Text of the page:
Please tell me I’m not the only one who thinks I can become fit just by watching Bowflex commercials or making a New Year’s Resolution? Reality taught me a valuable lesson: It takes patience, hard work, and determination in order to fully experience the benefits of being healthy. The same can be said about the conditioning of your log home. The proper care must be administered in order to enjoy the lifelong benefits. To be more specific, maintaining proper humidity levels is just one example of how you can care for your home. And this exercise won’t be much more physically challenging than watching a Bowflex commercial but the result will be huge.
It is a common understanding that the humidity in a home must be kept at acceptable levels for our health and well-being. Too little humidity can cause scratchy throats, discomfort and make us more susceptible to colds and respiratory illness, not to mention the occasional static shock. Too much humidity can establish a breeding ground for mold and mildew.
In a new home, there are many things that put moisture into the air. For instance, as masonry (basement walls and floors, fireplaces, etc.) cure, they release moisture. This release of moisture within a new home is normal. These levels will be fairly high at first. After a period of time the masonry will have cured, it will no longer be releasing moisture, and the humidity within the home will drop. After the initial high moisture level dissipates, it can become very low. In a new home it may be desirable to utilize a dehumidifier, but as the home becomes “conditioned” a humidifier is required more often than not.
The amount of fluctuation can vary widely. Due to this, it is imperative to be diligent in monitoring the relative humidity in any home. A new log home may exhibit condensation on the windows, but a few months after that or during the next heating season, under what one would believe to be the same conditions, there may be no condensation. This is a critical time in the life of a log home, and proper conditioning can pay big benefits toward the future of your home.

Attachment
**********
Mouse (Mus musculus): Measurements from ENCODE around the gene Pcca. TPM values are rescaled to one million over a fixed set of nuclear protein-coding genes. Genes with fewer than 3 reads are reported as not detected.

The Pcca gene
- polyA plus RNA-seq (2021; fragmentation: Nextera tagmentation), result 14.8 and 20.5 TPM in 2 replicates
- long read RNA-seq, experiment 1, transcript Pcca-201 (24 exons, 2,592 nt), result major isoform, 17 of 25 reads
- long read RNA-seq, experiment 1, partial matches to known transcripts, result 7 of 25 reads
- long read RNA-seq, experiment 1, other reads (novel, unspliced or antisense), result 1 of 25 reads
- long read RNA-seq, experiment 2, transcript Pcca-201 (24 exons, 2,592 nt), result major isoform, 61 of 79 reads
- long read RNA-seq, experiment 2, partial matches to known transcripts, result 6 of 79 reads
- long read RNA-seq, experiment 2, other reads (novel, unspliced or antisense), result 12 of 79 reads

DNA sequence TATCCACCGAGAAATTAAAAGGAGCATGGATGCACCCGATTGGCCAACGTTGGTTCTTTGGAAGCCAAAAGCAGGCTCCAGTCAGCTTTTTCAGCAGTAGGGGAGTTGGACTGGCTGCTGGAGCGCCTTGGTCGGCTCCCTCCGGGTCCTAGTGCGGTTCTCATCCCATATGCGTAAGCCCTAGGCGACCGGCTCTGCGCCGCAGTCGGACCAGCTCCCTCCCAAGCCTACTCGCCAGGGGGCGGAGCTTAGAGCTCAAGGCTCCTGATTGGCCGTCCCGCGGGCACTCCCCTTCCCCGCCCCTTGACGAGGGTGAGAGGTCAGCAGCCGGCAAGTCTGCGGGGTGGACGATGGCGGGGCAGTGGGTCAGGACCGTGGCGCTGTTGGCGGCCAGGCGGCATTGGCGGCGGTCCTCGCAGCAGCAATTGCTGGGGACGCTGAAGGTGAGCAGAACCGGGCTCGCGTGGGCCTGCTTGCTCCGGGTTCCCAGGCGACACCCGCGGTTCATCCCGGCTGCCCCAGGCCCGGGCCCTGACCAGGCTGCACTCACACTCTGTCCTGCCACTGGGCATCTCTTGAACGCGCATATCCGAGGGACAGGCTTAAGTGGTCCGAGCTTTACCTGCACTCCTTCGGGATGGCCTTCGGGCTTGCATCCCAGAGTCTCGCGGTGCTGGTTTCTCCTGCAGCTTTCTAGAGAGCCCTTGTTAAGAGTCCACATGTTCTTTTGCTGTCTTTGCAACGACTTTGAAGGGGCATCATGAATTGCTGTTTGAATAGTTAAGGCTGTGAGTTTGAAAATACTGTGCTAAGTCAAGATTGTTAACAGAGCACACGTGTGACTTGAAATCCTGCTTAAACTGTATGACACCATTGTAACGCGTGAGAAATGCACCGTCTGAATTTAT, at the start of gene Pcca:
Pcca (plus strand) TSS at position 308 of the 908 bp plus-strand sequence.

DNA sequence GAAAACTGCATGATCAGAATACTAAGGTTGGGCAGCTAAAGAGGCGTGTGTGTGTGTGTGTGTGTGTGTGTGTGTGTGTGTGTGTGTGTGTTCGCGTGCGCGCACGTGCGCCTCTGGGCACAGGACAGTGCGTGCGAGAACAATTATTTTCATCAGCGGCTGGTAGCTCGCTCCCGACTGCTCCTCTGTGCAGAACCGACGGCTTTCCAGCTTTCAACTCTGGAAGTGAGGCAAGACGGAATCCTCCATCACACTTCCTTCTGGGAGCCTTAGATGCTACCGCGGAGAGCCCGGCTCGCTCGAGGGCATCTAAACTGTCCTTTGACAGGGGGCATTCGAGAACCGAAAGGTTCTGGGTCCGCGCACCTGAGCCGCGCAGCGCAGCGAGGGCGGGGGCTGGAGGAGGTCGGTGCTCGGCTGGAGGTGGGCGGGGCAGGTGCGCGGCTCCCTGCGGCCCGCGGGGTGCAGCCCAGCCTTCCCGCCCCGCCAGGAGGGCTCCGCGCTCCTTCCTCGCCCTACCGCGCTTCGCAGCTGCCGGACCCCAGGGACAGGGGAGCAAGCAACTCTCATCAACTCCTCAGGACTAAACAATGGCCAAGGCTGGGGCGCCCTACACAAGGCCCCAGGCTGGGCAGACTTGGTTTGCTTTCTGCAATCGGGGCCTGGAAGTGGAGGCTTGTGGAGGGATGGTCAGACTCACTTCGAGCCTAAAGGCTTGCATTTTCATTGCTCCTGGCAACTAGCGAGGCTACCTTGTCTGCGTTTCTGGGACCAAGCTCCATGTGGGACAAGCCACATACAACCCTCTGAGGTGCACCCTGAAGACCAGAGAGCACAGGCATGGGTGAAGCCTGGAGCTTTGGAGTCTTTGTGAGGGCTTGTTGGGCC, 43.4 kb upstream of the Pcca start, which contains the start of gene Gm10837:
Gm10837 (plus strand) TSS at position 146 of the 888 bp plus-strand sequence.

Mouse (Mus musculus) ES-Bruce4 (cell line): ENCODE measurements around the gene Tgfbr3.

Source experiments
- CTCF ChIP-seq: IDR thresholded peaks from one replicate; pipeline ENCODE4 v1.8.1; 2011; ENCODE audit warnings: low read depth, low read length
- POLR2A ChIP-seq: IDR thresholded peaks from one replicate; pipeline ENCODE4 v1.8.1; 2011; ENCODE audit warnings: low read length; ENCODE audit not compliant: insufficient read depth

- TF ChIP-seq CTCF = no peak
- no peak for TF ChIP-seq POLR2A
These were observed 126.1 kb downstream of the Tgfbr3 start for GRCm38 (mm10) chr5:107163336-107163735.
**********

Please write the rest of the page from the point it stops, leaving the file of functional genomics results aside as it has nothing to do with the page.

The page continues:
The heating season for the first couple of years is paramount. The humidity must be monitored and the home must be conditioned slowly. We suggest you begin to heat a new home slowly while monitoring the humidity with a hygrometer. (You can pick up a hygrometer at your local hardware store for $25-$75.) Keep the humidity high – 40% minimum – by using a humidifier when necessary. As always, if you have any questions or would like additional information, please contact your local representative.
By paying close attention and monitoring the moisture level in your dream home, you will help ensure a lifetime of enjoyable log home living.